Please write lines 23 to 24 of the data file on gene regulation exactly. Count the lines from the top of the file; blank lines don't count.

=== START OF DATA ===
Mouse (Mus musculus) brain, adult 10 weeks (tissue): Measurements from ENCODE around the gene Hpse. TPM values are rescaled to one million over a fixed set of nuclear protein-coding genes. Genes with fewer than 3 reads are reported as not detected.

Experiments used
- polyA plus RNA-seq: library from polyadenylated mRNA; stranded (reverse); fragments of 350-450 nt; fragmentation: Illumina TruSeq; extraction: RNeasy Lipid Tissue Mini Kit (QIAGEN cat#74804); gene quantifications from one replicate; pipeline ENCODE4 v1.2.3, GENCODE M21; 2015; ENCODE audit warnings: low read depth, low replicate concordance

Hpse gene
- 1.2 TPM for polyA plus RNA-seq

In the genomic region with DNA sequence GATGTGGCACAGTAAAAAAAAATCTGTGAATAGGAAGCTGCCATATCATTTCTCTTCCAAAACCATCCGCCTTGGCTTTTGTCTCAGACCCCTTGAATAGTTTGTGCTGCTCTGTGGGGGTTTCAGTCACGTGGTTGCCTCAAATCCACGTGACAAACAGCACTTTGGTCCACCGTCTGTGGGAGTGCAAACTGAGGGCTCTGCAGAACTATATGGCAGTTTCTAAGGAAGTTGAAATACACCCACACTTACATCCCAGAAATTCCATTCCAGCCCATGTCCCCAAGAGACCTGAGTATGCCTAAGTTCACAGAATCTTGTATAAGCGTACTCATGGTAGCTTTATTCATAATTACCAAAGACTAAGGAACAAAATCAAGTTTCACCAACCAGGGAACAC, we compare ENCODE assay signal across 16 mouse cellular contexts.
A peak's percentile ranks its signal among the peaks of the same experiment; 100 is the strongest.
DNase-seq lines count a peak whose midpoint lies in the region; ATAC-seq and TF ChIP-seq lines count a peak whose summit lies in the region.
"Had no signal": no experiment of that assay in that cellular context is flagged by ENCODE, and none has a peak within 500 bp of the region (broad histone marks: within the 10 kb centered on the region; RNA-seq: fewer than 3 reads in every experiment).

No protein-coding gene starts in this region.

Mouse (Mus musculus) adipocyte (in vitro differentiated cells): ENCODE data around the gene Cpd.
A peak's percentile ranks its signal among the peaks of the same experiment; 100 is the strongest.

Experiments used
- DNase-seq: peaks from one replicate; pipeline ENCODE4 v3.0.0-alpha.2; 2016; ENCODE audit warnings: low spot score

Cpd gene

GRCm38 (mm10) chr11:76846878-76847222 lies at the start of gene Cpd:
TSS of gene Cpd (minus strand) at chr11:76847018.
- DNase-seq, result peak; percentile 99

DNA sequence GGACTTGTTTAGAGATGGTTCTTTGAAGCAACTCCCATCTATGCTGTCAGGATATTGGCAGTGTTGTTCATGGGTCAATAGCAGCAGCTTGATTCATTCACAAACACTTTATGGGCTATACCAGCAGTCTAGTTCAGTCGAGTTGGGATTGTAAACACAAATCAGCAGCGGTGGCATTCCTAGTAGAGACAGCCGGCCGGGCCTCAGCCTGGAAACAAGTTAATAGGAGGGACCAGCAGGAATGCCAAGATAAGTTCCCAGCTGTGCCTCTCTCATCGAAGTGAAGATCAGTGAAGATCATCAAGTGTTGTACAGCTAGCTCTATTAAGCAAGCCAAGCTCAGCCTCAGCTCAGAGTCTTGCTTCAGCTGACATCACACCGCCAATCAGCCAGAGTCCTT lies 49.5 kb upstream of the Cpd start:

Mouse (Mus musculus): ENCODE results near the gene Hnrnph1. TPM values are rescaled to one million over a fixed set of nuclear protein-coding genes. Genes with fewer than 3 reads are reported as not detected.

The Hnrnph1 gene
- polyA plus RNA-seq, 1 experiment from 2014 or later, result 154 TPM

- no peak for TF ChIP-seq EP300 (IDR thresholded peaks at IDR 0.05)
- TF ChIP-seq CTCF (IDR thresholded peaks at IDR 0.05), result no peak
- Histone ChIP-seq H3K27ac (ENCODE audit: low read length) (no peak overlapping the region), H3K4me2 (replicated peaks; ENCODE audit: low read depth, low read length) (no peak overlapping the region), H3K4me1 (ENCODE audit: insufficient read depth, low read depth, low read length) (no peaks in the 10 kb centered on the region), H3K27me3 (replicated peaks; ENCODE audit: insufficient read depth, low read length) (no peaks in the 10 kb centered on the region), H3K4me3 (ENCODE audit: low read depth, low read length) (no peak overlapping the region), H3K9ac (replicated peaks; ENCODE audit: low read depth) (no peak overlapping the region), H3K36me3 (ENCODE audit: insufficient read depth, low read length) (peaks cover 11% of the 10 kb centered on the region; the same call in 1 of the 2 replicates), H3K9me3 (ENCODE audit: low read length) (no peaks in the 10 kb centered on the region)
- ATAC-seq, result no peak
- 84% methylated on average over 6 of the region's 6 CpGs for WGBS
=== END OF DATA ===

- no peak for TF ChIP-seq EP300 (IDR thresholded peaks at IDR 0.05)
- TF ChIP-seq CTCF (IDR thresholded peaks at IDR 0.05), result no peak